Installation View, Laura Owens, Sadie Coles HQ, London, October 5 - December 16, 2016 Photography by Prudence Cuming Courtesy the artist; Sadie Coles HQ, London; and Galerie Gisela Capitain, Cologne
Numéro : What's your background? How much did the context you were raised in influence you?
Laura Owens : I grew up in a small rural town in Ohio, mostly farmland.
Do you remember what your first encounter with art was and how did you figure out that you wanted to be an artist?
I remember going to the Toledo Museum of Art and the Cleveland Museum of Art on class trips in high school and also going on weekends with my grandparents to see exhibits. Any chance I could I wanted to get out of my very small town. I had a friend who was studying to be an actor who told me about an arts camp in Michigan and I promptly asked my parents if I could go the following summer. I was already interested in art but I wanted to meet other people interested in music and art and experience more of the world.
“I don’t think I have ever had a solo show where I didn’t install the work very specifically.”
What were you looking at and what are you looking at today?
At the reservoir in my home town Jackie Ferrara made a public sculpture in 1984. Museums were about 100 miles away but they had very good collection of contemporary art, as well as an encyclopedic collection with very good Impressionist painting, and modernist painting and sculpture. The Cleveland museum of art has an incredible Caravaggio, The crucifixion of St Anthony, and owns many important works.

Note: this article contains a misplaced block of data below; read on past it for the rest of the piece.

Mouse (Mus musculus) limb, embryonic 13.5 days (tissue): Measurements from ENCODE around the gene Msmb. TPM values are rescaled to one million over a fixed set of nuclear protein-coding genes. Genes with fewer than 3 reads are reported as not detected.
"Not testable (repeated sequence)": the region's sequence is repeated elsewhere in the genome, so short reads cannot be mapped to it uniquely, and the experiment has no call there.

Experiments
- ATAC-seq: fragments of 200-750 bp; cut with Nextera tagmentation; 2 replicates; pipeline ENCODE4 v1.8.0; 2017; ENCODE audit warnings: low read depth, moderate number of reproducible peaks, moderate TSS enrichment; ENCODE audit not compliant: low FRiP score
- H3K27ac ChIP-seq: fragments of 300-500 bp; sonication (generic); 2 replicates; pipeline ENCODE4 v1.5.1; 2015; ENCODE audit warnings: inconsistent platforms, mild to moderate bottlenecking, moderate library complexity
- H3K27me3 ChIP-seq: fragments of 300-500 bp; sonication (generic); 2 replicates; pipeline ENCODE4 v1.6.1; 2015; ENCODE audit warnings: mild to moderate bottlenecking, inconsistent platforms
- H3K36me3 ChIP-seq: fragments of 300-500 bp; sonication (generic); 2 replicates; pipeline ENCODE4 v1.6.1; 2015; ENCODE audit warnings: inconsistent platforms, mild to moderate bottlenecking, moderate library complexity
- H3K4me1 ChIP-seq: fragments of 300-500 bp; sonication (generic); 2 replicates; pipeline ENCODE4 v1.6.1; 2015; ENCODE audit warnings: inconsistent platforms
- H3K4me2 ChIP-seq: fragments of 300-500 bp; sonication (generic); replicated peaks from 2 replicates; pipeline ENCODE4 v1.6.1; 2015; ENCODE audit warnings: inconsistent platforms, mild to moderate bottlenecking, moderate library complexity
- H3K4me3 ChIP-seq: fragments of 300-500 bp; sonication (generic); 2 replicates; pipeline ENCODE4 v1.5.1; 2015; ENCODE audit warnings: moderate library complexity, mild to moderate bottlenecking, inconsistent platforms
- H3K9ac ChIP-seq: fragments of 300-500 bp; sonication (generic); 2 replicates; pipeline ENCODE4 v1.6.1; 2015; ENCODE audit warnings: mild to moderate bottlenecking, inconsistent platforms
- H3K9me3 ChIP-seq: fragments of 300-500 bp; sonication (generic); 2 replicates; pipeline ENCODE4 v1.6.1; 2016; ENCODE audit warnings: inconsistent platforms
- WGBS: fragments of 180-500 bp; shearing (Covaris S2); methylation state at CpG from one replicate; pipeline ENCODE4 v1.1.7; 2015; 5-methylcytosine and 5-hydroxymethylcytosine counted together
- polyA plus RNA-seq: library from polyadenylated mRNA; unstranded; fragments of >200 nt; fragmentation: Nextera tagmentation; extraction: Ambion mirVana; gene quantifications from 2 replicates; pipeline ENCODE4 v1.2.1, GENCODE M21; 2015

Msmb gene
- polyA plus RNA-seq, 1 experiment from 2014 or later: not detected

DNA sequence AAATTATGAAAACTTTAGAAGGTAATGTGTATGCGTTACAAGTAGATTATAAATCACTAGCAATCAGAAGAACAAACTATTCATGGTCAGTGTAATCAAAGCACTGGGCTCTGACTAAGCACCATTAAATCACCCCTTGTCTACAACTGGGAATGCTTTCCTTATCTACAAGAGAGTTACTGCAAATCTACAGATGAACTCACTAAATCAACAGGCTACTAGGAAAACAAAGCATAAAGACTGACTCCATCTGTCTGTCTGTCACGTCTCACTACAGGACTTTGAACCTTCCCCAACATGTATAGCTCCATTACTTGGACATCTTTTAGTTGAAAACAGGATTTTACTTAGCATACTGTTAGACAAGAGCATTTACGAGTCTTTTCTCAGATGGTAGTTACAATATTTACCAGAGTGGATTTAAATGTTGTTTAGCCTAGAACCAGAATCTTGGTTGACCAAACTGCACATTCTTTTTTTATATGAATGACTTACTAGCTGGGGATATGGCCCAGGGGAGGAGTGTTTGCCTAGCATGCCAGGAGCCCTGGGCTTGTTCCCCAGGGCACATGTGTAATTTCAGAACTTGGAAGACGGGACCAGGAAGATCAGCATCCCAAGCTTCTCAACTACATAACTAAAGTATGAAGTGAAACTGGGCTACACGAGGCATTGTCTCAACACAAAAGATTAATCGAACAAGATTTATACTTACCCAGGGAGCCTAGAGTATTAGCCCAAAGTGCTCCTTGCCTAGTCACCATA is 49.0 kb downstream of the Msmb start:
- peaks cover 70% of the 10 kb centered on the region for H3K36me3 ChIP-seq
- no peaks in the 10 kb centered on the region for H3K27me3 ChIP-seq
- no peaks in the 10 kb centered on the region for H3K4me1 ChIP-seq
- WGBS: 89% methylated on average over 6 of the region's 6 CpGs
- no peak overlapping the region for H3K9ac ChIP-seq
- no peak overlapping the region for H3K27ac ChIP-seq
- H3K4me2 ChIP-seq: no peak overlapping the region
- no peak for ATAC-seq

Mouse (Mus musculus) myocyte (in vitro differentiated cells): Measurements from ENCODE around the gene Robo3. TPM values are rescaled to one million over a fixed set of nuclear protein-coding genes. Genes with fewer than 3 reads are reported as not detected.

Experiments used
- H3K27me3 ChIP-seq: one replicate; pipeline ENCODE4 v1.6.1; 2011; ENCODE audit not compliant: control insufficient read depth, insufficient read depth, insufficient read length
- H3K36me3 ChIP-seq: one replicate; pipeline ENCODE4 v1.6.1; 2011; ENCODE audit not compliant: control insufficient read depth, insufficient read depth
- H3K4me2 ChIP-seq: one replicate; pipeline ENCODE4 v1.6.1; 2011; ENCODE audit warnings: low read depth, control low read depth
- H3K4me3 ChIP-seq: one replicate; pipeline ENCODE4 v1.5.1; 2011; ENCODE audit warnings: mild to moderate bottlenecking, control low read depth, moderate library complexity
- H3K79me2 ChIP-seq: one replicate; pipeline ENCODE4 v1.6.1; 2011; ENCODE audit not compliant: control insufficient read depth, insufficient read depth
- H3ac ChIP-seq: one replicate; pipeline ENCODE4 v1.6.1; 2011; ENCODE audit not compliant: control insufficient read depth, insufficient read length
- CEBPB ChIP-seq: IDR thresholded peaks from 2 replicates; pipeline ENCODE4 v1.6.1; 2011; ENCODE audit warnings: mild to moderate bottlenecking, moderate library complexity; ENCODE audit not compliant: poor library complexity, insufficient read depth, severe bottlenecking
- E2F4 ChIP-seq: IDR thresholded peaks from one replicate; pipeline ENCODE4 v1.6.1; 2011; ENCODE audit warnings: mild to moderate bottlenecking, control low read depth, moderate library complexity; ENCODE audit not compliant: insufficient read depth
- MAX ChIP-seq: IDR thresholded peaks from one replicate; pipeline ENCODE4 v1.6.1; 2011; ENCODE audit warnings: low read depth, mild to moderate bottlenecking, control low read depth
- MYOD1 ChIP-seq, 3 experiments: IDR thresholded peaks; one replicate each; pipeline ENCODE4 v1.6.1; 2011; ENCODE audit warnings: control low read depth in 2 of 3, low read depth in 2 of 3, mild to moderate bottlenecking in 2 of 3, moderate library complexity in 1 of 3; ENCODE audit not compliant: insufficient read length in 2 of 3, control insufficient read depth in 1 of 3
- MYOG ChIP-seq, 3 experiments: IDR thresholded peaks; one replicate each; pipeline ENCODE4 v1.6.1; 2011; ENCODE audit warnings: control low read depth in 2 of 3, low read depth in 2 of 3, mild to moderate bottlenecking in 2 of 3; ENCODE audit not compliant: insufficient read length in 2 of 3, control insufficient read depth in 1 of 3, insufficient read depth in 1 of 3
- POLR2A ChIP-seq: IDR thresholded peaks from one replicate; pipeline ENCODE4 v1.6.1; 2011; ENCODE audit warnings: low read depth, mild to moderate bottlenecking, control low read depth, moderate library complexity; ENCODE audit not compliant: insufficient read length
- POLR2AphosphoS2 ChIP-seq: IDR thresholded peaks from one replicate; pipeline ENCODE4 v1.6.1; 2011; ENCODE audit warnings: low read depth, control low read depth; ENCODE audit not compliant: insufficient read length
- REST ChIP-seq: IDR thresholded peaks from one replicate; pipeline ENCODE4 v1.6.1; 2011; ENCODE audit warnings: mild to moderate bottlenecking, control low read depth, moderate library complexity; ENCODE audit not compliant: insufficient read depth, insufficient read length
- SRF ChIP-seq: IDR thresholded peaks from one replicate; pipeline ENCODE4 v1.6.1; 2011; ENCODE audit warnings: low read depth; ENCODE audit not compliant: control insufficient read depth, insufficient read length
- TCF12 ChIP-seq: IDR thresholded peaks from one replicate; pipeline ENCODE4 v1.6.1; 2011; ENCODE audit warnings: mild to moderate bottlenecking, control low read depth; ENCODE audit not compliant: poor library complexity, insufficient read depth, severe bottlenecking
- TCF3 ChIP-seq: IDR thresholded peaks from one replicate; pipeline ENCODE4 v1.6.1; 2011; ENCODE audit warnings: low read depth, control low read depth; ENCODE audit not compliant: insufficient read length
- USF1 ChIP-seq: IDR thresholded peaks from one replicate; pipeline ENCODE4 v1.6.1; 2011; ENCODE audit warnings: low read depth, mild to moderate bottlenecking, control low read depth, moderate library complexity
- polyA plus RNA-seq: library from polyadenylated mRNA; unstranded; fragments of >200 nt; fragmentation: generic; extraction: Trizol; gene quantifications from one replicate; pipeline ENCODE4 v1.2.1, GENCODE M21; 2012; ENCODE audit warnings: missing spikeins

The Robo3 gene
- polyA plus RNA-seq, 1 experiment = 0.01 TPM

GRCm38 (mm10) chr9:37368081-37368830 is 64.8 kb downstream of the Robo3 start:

What are the main sources in your images?
There is never just one source, in fact it is important that I stay open to new influences. I use a sketchbook, folders on my desktop, I take pictures with my phone, and write in a word doc. All of which I refer to when I am in the studio.
Your works are recently produced with many layers, going from the computer to the canvas back and forth, when do you know when a work is finished? Or when do you decide it’s finished?
This is the question one confronts when painting. It is a decision to say ‘this is the painting’. If I add or subtract from what is here, I would not improve it.
Do you always know what you will produce? How important is the notion of hazard in your practice?
No I don’t know. Purposefully I try to have other people intervene at random so I have to respond to their action. I sometimes set up a situation that will retrieve certain information through chance operation. Often I begin with language, like a pun. For example when I decided to make wallpaper, I scanned a crumpled up piece of paper and turned into the basis for the wallpaper. Or I use an existing system of information, like a newspaper. Or my own photograph, or a found object. Starting in one place, I always know it will not be a straight path, and that is part of the fun.
You are not attached in a particular style, you seem very free, do you work in series? How do you decide to work on a specific series?
What is traditionally called a series, I have used to form the idea of site specific installation, or exhibition. Sometimes the series is actually one piece. And usually a series if it happens is the product of a word prompt. Like ‘make every cover of this catalogue different’, they are all different, and it is a series, and it is one thing.